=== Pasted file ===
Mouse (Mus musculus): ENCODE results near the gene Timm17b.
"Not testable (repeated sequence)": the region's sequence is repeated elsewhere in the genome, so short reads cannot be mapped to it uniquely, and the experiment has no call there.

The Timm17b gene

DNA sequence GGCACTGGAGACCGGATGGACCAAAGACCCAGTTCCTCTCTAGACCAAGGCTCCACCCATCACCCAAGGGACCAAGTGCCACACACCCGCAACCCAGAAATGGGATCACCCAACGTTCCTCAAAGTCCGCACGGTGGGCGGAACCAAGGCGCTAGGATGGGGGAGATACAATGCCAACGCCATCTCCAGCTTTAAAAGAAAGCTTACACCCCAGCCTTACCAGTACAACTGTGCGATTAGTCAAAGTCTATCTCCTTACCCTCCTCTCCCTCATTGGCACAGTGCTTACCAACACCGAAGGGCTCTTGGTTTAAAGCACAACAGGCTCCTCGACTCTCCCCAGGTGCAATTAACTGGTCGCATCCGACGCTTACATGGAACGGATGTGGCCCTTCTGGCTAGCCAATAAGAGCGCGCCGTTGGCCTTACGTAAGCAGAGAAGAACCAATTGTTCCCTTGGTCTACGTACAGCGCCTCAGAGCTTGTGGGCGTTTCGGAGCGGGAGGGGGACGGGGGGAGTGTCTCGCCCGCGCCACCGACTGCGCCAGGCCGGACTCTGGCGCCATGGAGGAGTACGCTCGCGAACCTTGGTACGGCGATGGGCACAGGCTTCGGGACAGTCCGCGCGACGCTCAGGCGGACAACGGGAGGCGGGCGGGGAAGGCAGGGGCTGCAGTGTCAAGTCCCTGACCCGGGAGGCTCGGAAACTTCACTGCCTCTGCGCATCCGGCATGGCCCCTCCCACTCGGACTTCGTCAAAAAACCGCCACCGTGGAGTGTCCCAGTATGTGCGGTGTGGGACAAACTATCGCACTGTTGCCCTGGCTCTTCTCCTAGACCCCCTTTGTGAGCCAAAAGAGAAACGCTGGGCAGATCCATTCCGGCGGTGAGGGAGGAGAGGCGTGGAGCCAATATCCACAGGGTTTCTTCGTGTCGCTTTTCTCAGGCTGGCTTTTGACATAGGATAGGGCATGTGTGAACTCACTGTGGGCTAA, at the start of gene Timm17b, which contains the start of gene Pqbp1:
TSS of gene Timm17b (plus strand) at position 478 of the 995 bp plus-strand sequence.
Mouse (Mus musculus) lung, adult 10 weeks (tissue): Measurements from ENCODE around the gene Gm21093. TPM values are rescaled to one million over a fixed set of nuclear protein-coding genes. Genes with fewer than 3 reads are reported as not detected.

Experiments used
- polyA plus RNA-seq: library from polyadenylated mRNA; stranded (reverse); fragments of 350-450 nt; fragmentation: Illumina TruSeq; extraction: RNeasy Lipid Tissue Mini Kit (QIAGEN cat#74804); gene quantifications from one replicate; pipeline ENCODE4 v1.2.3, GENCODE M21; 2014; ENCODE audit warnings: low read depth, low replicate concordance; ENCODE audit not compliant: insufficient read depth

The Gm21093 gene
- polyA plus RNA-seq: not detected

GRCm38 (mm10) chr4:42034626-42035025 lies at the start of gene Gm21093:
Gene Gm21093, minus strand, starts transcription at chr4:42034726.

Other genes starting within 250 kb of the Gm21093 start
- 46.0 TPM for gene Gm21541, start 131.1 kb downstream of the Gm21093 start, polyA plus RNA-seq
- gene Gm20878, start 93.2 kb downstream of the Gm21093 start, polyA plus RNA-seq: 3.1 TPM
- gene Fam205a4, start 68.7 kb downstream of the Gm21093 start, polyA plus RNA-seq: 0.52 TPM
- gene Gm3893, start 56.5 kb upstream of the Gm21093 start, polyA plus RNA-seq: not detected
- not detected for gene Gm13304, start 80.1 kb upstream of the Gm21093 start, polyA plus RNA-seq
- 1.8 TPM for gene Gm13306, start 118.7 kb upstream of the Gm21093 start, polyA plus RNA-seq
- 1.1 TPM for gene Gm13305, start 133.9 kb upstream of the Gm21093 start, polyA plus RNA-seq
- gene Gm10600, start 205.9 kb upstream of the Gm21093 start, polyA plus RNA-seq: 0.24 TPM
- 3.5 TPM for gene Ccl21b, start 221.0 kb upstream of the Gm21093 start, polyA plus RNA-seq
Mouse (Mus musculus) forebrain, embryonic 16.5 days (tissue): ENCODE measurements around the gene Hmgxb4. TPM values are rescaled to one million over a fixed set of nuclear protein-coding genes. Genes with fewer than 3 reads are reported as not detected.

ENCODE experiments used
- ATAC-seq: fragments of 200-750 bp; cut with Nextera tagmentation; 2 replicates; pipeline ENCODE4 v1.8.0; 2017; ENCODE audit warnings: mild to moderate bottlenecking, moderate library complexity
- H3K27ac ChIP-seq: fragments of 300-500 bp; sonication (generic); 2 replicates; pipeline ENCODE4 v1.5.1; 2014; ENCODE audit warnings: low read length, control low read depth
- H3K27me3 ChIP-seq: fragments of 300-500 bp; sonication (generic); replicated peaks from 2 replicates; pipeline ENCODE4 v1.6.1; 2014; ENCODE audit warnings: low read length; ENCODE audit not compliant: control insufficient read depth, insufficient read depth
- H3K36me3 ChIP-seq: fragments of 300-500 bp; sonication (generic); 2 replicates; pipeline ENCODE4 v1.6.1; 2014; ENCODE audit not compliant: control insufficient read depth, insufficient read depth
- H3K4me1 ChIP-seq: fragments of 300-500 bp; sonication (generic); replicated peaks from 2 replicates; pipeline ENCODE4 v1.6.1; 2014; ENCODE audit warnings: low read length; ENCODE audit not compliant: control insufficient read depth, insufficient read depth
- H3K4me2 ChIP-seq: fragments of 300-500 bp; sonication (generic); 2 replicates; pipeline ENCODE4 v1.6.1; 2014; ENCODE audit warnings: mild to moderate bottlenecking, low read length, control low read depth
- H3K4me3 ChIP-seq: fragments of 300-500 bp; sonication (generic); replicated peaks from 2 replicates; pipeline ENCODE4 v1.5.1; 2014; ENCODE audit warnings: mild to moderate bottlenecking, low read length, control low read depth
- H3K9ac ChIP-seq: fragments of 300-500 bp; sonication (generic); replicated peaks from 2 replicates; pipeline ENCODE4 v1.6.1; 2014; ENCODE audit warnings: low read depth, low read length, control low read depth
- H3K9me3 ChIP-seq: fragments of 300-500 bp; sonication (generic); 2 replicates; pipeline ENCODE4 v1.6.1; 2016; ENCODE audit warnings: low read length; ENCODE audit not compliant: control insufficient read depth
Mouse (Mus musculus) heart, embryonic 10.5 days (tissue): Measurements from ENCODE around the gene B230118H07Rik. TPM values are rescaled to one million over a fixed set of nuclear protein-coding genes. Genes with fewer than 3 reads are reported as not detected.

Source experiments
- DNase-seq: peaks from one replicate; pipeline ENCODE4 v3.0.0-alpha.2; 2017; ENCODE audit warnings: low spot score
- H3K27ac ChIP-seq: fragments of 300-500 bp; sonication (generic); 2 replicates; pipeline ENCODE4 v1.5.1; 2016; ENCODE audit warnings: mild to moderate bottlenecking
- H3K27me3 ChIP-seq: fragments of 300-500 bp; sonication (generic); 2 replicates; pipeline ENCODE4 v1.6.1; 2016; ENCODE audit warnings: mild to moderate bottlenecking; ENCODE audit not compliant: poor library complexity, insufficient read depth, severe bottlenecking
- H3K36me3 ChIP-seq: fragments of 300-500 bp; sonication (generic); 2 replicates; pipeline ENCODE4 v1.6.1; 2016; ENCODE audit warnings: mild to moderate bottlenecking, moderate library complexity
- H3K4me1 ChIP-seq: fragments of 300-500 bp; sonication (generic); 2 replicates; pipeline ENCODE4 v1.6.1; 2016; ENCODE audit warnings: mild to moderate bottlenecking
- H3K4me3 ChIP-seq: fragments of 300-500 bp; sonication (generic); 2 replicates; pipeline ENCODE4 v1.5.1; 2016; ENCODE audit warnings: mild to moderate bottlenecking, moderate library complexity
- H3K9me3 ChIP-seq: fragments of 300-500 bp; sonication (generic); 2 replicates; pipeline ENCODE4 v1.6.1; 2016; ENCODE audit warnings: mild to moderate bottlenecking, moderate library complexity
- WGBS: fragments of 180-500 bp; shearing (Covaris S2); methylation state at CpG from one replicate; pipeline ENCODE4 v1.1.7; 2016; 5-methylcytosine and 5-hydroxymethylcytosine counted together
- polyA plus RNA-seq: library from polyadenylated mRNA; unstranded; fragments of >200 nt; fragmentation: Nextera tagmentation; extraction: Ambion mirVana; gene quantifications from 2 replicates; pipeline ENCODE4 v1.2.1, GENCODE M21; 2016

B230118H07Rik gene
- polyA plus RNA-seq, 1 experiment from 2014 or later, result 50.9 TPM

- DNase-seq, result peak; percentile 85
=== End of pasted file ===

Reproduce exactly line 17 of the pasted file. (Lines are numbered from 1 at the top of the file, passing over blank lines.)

- gene Gm3893, start 56.5 kb upstream of the Gm21093 start, polyA plus RNA-seq: not detected